What are fonts, and Why should I care?
Fonts, quite simply, make up the characters in the text that you seen on your screen. While it may not seem to make a significant difference, there are many difference types of Fonts, and that does have an impact on your computer, and how easy it is to read the text on the screen.
There are different types of Fonts?
Yes, Virginia there are….
- BitMap Fonts – These Fonts are not WYSIWYG (What You see is what you get). They are esxtremely fast & simple to render, they are unscaled, but extremely easy to create.
- Portable Compiled Font (PCF)
- Glyph Bitmap Distribution Format (BDF)
- Server Normal Format (SNF)
- DECWindows Font (DWF)
- Sun X11/NeWS format (BF, AFM)
- Microsoft Windows bitmapped font (FON)
- Amiga Font, ColorFont, AnimFont
- ByteMap Font (BMF)
- PC Screen Font (PSF)
- OutLine Fonts – OutLine fonts are the first generation WYSIWYG fonts. Outline fonts can easily be transformed by applying a mathematical function, allowing easy scaling without pixellation or distortion.
- Postscript Fonts (Adobe PS Type 1, Type 3)
- TrueType (TTF)
- OpenType (OTF)
- Stroke Based Fonts – Are the next generation WYSIWYG font, and allow simplier manipulation than OutLine fonts… Less processing is required to scale, allow the different versions of the font (eg Bold, Italic, etc) share the same vertices…
Overall, an OutLine font, or Stroke Based font should be used over a BitMap font..
What fonts can the Macintosh use?
- Data Fork Suitcase Format (.dfont) – (Mac OS X Only)
- Multiple Master (Mac OS X 10.2 and later only)
- OpenType (.otf) *
- TrueType (.ttf) *
- True Type Collection (.ttc)
- Type 1 (PostScript) *
What fonts can Windows use?
- OpenType (.otf)
- TrueType (.ttf)
- Type 1 (PostScript)
So any OpenType, TrueType Font, or Postscript Type 1 font can be used interchangeably with Windows & Macintosh computers.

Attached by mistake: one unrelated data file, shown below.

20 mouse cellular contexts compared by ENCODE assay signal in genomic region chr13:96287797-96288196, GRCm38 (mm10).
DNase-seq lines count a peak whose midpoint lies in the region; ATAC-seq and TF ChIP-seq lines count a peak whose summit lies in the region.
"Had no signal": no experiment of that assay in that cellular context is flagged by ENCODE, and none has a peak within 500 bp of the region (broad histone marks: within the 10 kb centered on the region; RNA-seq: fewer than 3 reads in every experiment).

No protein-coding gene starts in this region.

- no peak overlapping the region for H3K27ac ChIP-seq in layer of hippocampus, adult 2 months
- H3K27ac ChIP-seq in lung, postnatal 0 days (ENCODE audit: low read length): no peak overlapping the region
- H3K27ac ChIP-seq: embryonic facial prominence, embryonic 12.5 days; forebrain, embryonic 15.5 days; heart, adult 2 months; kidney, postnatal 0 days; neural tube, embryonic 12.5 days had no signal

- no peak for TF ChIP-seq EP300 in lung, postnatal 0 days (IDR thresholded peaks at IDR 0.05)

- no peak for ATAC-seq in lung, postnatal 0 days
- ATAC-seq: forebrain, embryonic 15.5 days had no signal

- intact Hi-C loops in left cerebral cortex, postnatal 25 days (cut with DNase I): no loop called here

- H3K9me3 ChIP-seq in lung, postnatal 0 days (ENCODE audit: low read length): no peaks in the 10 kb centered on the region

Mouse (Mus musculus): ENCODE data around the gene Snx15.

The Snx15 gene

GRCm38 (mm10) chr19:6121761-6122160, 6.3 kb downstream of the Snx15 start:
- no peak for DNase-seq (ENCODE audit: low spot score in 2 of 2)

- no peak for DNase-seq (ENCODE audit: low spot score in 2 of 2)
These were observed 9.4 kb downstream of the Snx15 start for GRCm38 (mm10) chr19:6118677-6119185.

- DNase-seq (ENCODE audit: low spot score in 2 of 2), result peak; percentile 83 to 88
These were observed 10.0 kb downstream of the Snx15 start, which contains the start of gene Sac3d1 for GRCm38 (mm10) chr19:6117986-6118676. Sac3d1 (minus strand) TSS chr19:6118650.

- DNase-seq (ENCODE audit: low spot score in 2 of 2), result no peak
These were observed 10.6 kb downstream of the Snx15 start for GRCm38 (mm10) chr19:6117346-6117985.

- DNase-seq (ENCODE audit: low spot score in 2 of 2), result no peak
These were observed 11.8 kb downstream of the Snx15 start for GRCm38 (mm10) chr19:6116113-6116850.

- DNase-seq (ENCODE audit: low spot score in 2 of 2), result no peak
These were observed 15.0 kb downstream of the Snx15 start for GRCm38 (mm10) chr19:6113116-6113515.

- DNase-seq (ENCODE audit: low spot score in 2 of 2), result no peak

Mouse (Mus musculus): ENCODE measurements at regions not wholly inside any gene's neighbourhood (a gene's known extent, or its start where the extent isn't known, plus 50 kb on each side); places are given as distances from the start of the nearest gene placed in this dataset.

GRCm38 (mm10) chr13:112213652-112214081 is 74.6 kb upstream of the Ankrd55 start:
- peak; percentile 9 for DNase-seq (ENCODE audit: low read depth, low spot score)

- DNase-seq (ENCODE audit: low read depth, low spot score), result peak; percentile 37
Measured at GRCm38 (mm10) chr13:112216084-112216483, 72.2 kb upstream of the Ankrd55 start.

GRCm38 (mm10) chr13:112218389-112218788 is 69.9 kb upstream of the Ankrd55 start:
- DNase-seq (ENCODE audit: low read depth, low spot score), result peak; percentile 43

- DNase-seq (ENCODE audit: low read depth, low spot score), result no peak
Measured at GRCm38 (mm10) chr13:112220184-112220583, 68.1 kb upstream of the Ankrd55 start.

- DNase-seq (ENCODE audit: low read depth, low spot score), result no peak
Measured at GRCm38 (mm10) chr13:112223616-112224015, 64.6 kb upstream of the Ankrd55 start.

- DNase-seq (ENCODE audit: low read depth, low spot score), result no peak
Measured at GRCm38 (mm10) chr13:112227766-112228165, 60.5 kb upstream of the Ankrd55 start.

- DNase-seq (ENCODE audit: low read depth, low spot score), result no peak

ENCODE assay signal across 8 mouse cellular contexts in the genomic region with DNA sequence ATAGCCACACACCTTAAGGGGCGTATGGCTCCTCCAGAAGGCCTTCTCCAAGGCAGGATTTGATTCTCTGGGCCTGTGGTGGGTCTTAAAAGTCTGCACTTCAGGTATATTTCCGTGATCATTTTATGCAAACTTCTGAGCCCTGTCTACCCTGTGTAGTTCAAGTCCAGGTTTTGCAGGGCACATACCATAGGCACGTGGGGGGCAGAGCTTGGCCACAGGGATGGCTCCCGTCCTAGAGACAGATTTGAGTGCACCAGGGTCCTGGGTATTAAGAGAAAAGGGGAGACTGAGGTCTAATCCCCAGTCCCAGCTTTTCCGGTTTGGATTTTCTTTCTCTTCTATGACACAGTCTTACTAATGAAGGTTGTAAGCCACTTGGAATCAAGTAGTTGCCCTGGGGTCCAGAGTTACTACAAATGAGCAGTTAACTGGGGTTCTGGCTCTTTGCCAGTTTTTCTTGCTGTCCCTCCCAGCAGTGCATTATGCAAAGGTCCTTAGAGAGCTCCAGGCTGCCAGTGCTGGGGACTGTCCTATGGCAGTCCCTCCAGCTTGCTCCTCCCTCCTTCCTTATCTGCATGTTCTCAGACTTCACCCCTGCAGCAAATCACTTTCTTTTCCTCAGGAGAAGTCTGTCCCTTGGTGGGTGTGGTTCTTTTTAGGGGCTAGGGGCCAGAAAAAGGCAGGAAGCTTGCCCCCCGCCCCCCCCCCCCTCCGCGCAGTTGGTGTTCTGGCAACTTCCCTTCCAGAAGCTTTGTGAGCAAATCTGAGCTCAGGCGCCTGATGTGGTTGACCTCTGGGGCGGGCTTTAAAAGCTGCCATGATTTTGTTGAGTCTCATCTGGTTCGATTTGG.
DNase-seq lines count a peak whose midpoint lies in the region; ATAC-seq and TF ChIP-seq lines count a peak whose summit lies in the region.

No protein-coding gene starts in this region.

Where are the Fonts Stored on Mac OS X?
- ~/Library/Fonts – to access the font in all applications by the specific user in Mac OS X
- /Library/Fonts – to access the font in all applications by all users in Mac OS X (The font won’t be available in applications running in Classic mode.to access the font in all applications by all users in Mac OS X (The font won’t be available in applications running in Classic mode.
- Network/Library/Fonts – to be accessed by remote users on a networked file server running Mac OS X over a local area network (LAN)
- System/Library/Fonts (Avoid making changes to this folder. It contains .dfont fonts that Mac OS X requires for system use and display.For more information, visit the Apple Web site at http://docs.info.apple.com/article.html?artnum=106417.)
- /System Folder/Fonts – to access the font in applications running in Mac OS X, and applications running in Classic mode (Mac OS 9)
A Type 1 font doesn’t seem to work reliably…
- Make sure that both screen and printing files are installed for Type 1 fonts. Highlight the font in Fontbook, and choose “Validate Font”. To use Type 1 fonts in Mac OS X, you must install both the bitmap (screen), or the font suitcase containing the bitmap font files, and outline (printer) font files to the same folder. (Adobe bitmap font files use the font name, and the outline files use a shortened, PostScript version of the font name [for example, “Isabe” for the Isabella font].) If an outline font file isn’t installed, the font may print incorrectly; if the bitmap font file isn’t installed, the font isn’t available in the font menu.